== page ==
3. David Chaste

    April 27, 2018 at 8:37 am

    So if a super gt team can afford button, and a some russian mogul is throwing cash at him, why couldnt penske cough up the dough. Surely those programs have nowhere near the caliber of the penske acura juggernaut.

    • Rory

      April 27, 2018 at 9:28 am

      in regards to Super GT it’s quite likely that it’ll be Honda paying him not the team that he races for, now Penske and the Acura IMSA programme would you pay full season money to a guy that’s only going to be doing 3/4 races max for you? some teams might but we all know the captain isn’t that stupid

    • AudiTT

      April 27, 2018 at 9:31 am

      A GT500 program will cost in the tens of millions of dollars. Wouldn’t surprise me if it’s almost $100m given the amount of cars they run. As for SMP, they funded an all new LMP1 from Dallara.

      Penske will be well funded, but I think it’s more in line with GTE budgets.

    • Tyler Sanders

      April 27, 2018 at 3:16 pm

      Maybe Button does not give a sh’t about Penske or Imsa Racing?

      • Travis McBee

        April 27, 2018 at 3:53 pm

        Really, because he was interested and wanting a ride a few months ago…

    • John

      April 27, 2018 at 8:28 pm

      Maybe because the Captain likes known quantities, values loyalty, and doesn’t hire for PR value? Penske is circumspect in how he runs his business, and who he hires. Even if Honda made a push for Button doesn’t mean he’d necessarily get the job.

      Penske already had Montoya and Castroneves on the payroll, and conveniently move over from his downsizing Indycar program. Taylor was defending series champion, and Cameron is an IMSA veteran. Pageneud is also on the payroll, and he and Rahal are both HPD guys with series experience.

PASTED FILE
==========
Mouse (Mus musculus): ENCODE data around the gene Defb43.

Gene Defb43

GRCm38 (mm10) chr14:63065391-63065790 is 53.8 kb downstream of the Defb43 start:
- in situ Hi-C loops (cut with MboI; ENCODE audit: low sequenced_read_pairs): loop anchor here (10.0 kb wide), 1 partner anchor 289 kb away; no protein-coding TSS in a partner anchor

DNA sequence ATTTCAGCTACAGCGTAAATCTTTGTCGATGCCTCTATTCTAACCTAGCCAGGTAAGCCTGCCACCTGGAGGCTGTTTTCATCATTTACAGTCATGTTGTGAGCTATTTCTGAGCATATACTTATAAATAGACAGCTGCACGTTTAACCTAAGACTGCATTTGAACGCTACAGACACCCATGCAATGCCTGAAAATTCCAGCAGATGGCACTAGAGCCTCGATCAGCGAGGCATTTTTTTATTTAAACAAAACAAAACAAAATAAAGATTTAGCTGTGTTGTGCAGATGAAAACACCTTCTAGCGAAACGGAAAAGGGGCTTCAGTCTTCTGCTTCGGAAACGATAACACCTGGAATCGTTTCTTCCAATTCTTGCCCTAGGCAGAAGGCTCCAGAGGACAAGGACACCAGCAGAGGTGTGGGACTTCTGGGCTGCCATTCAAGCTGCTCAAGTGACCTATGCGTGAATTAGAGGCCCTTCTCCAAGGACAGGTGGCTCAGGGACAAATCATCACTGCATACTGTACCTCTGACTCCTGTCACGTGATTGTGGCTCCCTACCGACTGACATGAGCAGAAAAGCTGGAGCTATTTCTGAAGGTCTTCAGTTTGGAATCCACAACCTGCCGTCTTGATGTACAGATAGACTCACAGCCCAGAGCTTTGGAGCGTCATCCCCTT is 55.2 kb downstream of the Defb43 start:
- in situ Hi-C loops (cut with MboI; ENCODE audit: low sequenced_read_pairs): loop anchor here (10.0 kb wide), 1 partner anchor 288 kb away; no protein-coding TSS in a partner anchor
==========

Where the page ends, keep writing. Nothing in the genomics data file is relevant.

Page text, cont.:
Sure, Button is a pretty good driver and a WC, but that was built on having the best car for the first half of the 2009 season, before the competition caught up.

      What would Button bring to that scenario that would place him above the rest? And at what price?

      Something didn’t add up for Penske, and as they’ve found, the competition is fierce, even without bringing in a newbie to add to the challenges.

    • chappelle

      May 1, 2018 at 1:44 am

      Button has publicly said he doesn’t want to race in Indycar because he believes it is too dangerous. Keep in mind Dan Wheldon and Justin Wilson were both Jenson’s old karting buddies (both passed away during Indy races), and I wouldn’t blame him if he doesn’t want to do ovals now.

  4. John

    April 27, 2018 at 8:38 pm

    Forgot to add that Button’s wishy-washiness and lack of dedication in his final years in F1 probably didn’t look good on the resume to a prospective employers.

    Fine, if he needed a break or a change of scenery, but that kind of uncertainty was probably another factor. Was he still hungry, or would his next gig be a hobby?

    Again, if one knows anything about Penske, it’s that he is very selective, and has firm ideas of who he likes to hire.